Riddell’s Bay project ‘unprecedented’
Investors behind plans to transform the old Riddell's Bay Golf and Country Club into a 50-acre nature reserve have described their venture as an “unprecedented conservation project”.
At the beginning of this month The Royal Gazette revealed that a group of local investors had joined together to purchase the property hoping to use the majority of the land as a conservation zone.
The proposals prompted some residents and club members to launch a petition against the plans over fears they will include residential development.
But this week the group said only a “minimal amount of land on the outer fringes of the property” would be kept for “very low impact, restricted, residential lots” and not condominiums.
“We aim to protect most of the land by rezoning it to a much more restrictive and protected zoning status such as Nature Reserve, Conservation, Park and Open Space Reserve,” a spokeswoman for the investors said. “Once this project is finalised, Bermudians will be able to benefit from over 50 acres of reforested conservation area, which will be the first of its kind in Bermuda of this scale.
“This is a unique opportunity to undertake an unprecedented conservation project for the benefit of Bermuda. The new plans call for the planting of over 500 endemics and stunning natural gardens, significantly larger than the 36-acre Botanical Gardens.
“The conservation project is being undertaken in consultation with highly respected landscape architects and Bermuda's leading environmentalists; all highly accomplished Bermudians in their fields.”
Riddell's Bay Golf and Country Club, Bermuda's oldest course, closed abruptly on March 31 after nearly a century in operation because the club could not meet operational costs.
The group of investors, the majority of whom are Bermudian, met with local residents in October to outline their vision. They maintain that the majority of local residents are in favour of the project.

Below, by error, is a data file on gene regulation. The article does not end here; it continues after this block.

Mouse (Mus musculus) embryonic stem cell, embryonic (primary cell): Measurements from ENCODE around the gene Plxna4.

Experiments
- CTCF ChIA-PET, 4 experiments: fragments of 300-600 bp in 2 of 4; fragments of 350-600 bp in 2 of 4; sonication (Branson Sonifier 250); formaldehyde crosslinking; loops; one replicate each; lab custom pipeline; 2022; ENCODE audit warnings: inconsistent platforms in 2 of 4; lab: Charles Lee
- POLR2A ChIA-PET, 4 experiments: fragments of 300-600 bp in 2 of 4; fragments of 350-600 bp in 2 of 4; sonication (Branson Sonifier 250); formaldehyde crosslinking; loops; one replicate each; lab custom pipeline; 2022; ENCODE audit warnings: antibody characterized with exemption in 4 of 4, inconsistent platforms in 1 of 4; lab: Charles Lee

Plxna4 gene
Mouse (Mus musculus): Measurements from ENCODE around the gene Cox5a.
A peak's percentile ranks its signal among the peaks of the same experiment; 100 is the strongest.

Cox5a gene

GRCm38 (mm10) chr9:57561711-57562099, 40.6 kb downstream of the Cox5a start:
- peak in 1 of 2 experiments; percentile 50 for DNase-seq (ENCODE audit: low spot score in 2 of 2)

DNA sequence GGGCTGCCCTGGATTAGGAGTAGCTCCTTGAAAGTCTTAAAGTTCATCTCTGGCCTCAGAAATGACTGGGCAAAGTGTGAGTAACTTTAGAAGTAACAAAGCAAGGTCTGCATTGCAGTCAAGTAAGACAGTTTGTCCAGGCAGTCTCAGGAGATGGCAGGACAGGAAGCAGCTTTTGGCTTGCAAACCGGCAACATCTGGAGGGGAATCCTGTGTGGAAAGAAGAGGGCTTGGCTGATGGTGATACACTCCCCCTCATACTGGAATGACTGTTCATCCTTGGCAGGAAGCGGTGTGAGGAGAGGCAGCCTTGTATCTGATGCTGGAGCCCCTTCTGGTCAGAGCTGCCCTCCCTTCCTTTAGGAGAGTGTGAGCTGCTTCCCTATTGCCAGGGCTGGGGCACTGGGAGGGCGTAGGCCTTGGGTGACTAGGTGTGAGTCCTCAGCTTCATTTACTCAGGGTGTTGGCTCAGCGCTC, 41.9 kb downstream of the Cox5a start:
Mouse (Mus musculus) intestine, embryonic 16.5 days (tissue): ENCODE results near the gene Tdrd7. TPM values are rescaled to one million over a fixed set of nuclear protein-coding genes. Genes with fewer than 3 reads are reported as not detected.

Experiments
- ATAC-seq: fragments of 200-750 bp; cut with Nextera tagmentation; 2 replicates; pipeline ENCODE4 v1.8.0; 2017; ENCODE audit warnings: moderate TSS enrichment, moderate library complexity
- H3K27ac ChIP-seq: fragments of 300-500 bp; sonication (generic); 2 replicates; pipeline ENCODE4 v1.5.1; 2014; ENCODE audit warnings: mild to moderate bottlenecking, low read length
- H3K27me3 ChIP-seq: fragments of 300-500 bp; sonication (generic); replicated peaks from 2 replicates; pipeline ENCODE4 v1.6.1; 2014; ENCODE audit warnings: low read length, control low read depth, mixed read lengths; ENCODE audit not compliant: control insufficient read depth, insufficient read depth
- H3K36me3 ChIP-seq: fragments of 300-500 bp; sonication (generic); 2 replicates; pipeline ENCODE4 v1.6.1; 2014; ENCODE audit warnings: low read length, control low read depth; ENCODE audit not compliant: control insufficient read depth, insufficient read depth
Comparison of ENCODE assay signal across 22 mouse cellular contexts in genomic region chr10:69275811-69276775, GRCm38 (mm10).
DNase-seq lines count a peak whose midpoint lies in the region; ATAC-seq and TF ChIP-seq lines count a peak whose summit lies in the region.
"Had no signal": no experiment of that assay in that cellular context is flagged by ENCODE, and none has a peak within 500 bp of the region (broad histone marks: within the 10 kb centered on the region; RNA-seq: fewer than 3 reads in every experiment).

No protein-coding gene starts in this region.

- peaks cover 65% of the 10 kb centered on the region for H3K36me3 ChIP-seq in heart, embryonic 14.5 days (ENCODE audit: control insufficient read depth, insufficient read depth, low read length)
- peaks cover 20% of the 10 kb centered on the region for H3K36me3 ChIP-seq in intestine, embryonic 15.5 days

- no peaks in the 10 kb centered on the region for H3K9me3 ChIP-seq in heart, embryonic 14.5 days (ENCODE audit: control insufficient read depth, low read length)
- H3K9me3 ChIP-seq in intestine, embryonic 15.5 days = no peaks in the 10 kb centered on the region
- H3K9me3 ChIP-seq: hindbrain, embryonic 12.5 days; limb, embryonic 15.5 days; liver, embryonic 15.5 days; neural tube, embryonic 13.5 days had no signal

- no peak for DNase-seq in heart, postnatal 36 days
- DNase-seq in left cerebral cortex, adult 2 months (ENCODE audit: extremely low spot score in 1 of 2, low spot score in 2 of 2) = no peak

However, those behind the petition claim the Development and Planning Act 1974 should protect the golf course from residential and commercial real estate development.
The petition, which has attracted 363 signatures and been sent to Cole Simons, the Minister of the Environment, and local Government MP Jeff Sousa, states: “[We are] asking Government to protect and prevent Riddell's Bay from being rezoned and developed into housing. [We] are demanding that it remain zoned as recreational space and have high hopes of it remaining a golf course.
“We believe that any efforts to rezone the property would set a dangerous precedent for all of Bermuda's property zoned Recreation and impact the island's limited green space.”
The group of investors say the petition is being promoted by one or two individuals and insist they want to provide greater protection for the land by making it a nature reserve. Several residents contacted The Royal Gazette yesterday to express their support for the project.
Elspeth Weisberg, who owns a property on Burgess Point Road, said: “My overall message is that the majority of residents support the ideas proposed.
“It's qualified support because no one wanted to see the golf course close. The majority of us feel this is the best option that has been presented.”
Resident Stephen Catlin added: “I have immense sympathy with the disappointment of losing the golf club but unfortunately getting a golf club back now will never happen. Many of us feel we have to be pragmatic and be grateful for the different proposal.”
Meanwhile, resident Gill Riihiluoma added: “I have been playing golf at Riddell's Bay for 40 years and if it could be a course again it would be fantastic, but there is just no way this is going to be possible.
“I am 100 per cent behind these new proposals; it is the best way forward.”
Nick Jones, a Riddell's Bay resident of 53 years, told The Royal Gazette: “I personally think that what they are doing is a big positive for the area. I will support them going forward.”
Another resident, who owns a Riddell's Bay property and asked not to be named, added: “If it pans out as they suggest with a large swathe of land dedicated to green space that is a positive thing for Bermuda.
“If that means giving up some small area of land to residential that is fine by me. Bermuda already has a sufficient number of golf courses, losing one and gaining a large area of green space is fine.”